A towed-streamer technology has been developed for mapping placer heavy minerals and dispersed hydrocarbon plumes in the open ocean. The approach uses induced polarization (IP), an electrical measurement that encompasses several different surface-reactive capacitive and electrochemical phenomena, and thus is ideally suited for mapping dispersed or disseminated targets. The application is operated at sea by towing active electrical geophysical streamers behind a ship; a wide area can be covered in three dimensions by folding tow-paths over each other in lawn-mower fashion. This technology has already been proven in laboratory and ocean settings to detect IP-reactive titanium- and rare-earth (REE) minerals such as ilmenite and monazite. By extension, minerals that weather and accumulate/concentrate by a similar mechanism, including gold, platinum, and diamonds, may be rapidly detected and mapped indirectly- even when dispersed and covered with thick, inert sediment. IP is also highly reactive to metal structures such as pipelines and cables. Currently, the only means for mapping an oil-spill plume is to park a large ship in the ocean and drop a sampling string over the side, requiring hours of time per sampling point. The samples must then be chemically analyzed, adding additional time and expense. We believe that an extension of the marine IP technology could also apply to rapidly mapping both seafloor- blanket and disseminated hydrocarbon plumes in the open ocean, as hydrocarbon droplets in conductive seawater are topologically equivalent to a metal-plates-and-dielectric capacitor. Because the effective capacitance would be frequency-dependent on droplet size, the approach we advocate holds the potential to not only map, but also to characterize the evolution and degradation of such a plume over time. In areas where offshore oil field development has been practiced for extended periods, making IP measurements from a towed streamer may be useful for locating buried - nd exposed pipelines, as well as pipeline leaks. We believe this technique will be a more cost-effective method than drop-sampling to map and monitor hydrocarbon plumes in open ocean settings. A marine induced polarization system was used successfully to map a 15 km × 45 km swath of the ocean floor off eastern South Africa with 3-meter sampling along 200-meter-separated profiles. The survey detected titanium-bearing sands up to 15 meters below the seafloor. From preliminary laboratory work it is apparent that we can extend this technology to monitor significant environmental problems including anthropogenic and industrial waste washed into sensitive estuaries and sounds during storm-water runoff episodes, and also to map and characterize dispersed oil plumes in the seawater column in three dimensions, as well as movement and dispersal of both over time.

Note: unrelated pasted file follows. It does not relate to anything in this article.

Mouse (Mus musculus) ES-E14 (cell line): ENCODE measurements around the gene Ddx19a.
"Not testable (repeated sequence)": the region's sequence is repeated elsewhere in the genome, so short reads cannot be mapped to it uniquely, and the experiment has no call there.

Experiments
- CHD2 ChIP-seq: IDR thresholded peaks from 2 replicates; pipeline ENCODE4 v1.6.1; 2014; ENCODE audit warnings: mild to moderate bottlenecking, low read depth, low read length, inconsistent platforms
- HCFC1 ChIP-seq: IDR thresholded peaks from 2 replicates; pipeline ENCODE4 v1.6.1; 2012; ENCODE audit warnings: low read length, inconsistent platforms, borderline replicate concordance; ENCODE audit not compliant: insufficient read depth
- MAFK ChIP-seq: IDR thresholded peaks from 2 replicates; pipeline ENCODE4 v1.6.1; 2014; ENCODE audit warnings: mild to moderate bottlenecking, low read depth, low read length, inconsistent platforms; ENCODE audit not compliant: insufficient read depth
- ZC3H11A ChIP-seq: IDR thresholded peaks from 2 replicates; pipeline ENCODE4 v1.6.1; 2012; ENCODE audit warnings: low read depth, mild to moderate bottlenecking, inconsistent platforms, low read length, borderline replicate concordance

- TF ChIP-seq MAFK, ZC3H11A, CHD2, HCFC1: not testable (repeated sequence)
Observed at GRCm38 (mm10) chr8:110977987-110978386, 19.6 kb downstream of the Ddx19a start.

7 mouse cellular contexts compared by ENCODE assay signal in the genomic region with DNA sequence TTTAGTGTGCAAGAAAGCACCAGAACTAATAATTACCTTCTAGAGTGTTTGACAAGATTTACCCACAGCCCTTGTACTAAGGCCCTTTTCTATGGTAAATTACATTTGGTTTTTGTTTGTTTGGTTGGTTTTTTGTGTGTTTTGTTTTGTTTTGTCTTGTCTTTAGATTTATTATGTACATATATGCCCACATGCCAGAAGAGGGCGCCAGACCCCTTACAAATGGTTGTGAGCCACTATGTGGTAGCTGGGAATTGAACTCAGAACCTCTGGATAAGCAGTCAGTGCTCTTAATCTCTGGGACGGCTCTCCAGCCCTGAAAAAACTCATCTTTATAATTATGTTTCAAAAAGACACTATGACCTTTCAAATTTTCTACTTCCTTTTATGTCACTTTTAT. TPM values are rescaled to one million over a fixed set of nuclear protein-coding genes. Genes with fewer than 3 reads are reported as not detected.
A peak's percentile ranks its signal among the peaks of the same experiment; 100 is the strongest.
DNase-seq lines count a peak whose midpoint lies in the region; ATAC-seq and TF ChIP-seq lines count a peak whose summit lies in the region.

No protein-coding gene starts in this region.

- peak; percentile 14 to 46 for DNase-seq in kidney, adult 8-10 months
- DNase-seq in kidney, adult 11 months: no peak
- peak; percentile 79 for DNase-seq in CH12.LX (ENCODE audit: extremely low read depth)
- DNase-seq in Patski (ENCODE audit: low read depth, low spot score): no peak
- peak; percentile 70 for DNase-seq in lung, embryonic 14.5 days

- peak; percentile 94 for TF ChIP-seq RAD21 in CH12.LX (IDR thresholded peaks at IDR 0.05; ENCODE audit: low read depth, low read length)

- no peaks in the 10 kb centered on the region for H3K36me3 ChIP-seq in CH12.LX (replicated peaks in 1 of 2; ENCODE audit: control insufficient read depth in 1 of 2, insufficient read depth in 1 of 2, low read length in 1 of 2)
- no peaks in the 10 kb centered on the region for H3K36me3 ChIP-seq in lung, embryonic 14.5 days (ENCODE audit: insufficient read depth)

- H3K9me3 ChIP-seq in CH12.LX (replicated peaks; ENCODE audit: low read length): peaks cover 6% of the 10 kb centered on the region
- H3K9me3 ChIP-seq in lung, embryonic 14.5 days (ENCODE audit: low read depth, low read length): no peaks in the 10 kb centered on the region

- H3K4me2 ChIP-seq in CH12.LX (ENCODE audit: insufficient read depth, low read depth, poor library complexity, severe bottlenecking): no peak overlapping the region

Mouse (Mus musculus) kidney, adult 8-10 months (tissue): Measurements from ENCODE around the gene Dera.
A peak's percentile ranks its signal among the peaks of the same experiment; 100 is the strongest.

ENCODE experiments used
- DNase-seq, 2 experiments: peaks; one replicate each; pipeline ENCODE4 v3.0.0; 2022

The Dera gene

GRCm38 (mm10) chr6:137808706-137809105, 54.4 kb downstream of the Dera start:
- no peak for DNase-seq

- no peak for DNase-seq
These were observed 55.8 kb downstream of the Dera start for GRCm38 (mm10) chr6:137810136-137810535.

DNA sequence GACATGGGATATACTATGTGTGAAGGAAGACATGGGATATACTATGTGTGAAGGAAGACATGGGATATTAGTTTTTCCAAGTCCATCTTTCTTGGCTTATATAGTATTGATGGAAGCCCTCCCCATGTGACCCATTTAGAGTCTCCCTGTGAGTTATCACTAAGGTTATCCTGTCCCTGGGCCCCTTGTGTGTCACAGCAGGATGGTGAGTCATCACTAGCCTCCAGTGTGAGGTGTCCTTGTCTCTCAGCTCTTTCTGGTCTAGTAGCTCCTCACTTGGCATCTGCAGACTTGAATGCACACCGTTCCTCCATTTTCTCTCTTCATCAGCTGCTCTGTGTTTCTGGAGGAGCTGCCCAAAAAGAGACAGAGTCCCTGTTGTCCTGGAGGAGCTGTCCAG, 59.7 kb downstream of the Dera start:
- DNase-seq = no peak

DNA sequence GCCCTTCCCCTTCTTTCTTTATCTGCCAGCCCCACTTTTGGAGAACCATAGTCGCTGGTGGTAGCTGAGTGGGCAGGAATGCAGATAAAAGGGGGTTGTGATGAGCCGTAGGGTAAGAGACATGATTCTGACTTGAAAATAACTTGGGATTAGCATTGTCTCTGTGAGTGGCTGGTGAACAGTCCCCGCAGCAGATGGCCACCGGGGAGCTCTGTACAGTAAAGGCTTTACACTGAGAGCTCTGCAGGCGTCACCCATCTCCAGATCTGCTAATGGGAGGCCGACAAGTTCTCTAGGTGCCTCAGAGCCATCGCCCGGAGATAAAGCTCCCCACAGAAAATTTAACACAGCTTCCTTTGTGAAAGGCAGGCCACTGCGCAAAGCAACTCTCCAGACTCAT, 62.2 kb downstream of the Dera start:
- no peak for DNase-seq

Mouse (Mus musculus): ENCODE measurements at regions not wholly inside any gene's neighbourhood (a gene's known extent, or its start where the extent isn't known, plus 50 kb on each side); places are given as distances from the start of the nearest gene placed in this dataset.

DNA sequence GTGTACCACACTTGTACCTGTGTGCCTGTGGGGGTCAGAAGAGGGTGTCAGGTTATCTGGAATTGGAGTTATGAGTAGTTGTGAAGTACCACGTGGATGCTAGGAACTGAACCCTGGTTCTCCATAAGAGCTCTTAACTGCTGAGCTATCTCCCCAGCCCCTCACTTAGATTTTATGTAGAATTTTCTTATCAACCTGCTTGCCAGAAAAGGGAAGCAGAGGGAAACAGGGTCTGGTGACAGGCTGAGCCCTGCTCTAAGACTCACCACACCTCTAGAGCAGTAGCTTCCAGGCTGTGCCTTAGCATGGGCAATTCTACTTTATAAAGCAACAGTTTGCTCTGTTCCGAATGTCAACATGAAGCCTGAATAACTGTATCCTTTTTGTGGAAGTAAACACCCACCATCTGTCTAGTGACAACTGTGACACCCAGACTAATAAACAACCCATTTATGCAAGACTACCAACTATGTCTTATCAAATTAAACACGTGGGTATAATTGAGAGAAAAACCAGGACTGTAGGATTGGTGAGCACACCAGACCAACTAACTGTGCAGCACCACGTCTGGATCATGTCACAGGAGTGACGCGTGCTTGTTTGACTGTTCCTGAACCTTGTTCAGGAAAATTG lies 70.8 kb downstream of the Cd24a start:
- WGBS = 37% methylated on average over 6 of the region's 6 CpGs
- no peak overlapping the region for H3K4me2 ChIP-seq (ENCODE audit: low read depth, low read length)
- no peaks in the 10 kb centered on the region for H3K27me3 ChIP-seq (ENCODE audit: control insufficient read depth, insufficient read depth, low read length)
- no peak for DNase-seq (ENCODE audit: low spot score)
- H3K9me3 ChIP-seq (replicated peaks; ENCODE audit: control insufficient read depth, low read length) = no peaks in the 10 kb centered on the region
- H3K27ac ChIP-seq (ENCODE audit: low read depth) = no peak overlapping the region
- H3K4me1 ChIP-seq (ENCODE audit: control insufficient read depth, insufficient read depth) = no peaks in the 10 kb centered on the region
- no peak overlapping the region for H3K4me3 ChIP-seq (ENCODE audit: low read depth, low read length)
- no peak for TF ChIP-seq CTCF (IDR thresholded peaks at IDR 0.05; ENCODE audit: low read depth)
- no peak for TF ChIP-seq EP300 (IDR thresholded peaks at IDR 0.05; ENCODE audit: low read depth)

|Title||An open-water electrical geophysical tool for mapping sub-seafloor heavy placer minerals in 3D and migrating hydrocarbon plumes in 4D|
|Authors||Jefferey C. Wynn, Scott Urquhart, Mike Williamson, John B. Fleming|
|Publication Type||Conference Paper|
|Publication Subtype||Conference Paper|
|Record Source||USGS Publications Warehouse|
|USGS Organization||Volcano Science Center|